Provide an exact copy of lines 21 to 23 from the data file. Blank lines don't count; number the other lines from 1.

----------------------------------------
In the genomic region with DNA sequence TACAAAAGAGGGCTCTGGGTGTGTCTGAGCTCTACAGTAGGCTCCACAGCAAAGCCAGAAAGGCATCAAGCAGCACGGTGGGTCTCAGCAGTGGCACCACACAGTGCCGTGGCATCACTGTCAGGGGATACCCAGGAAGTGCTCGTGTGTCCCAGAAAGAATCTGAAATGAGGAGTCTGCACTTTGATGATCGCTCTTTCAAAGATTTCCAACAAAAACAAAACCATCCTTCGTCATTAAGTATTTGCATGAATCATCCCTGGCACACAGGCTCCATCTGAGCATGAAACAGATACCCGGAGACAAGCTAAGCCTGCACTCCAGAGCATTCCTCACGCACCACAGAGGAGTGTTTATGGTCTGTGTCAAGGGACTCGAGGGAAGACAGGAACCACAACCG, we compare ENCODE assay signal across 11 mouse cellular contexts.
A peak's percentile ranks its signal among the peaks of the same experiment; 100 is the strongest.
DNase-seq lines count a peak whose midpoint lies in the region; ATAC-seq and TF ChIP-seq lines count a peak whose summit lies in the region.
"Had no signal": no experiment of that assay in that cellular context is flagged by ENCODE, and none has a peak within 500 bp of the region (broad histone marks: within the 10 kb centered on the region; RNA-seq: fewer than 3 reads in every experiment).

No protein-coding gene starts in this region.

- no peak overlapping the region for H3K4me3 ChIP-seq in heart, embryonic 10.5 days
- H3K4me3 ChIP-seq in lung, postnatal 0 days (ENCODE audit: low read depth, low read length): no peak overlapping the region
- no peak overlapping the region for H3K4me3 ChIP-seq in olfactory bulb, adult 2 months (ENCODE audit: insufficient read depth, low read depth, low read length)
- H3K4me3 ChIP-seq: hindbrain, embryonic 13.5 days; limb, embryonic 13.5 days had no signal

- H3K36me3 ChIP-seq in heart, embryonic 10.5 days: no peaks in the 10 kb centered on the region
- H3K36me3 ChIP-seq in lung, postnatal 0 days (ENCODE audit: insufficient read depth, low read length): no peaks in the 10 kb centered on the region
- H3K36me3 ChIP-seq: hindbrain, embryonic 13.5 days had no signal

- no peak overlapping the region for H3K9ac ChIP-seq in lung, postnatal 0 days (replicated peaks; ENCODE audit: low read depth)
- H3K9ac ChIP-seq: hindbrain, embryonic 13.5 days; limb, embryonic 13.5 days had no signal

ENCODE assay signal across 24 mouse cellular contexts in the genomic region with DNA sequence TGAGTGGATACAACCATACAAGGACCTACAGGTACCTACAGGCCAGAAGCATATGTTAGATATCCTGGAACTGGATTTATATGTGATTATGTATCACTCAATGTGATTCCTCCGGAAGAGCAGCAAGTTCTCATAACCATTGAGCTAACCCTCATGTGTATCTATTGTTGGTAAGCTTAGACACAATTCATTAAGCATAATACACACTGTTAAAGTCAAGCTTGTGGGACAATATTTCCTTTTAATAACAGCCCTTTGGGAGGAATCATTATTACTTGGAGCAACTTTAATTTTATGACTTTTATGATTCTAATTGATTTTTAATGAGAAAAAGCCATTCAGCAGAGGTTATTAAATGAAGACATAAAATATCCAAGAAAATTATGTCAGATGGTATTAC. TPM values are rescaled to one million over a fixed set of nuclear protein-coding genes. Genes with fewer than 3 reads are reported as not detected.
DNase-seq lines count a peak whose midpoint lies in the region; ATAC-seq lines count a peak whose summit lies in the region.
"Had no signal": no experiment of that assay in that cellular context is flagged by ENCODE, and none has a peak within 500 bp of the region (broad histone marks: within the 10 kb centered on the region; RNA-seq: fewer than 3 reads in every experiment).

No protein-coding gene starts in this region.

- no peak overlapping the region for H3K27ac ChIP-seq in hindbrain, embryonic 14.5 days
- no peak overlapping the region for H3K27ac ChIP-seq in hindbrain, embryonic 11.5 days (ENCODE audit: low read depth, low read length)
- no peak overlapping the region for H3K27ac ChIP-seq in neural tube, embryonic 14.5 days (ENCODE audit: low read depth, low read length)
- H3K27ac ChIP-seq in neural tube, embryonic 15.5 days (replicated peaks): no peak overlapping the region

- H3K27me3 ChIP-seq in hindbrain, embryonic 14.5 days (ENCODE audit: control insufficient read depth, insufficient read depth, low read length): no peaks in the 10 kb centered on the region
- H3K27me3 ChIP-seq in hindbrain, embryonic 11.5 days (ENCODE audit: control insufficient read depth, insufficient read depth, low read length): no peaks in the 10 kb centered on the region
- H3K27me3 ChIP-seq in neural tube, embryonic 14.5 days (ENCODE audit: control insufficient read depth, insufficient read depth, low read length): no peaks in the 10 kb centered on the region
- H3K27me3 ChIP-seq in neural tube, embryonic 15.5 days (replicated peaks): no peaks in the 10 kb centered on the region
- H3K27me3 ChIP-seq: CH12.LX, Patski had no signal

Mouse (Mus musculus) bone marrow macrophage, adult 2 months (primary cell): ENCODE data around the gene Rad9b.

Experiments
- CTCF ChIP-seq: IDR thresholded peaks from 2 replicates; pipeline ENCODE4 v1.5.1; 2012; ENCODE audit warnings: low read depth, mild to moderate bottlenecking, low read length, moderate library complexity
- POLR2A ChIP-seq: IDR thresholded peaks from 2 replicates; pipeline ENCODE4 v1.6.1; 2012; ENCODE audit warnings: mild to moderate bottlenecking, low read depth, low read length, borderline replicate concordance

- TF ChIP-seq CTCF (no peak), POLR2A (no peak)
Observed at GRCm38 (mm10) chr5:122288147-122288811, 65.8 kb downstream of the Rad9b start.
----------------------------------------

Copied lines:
- no peak overlapping the region for H3K27ac ChIP-seq in neural tube, embryonic 14.5 days (ENCODE audit: low read depth, low read length)
- H3K27ac ChIP-seq in neural tube, embryonic 15.5 days (replicated peaks): no peak overlapping the region

- H3K27me3 ChIP-seq in hindbrain, embryonic 14.5 days (ENCODE audit: control insufficient read depth, insufficient read depth, low read length): no peaks in the 10 kb centered on the region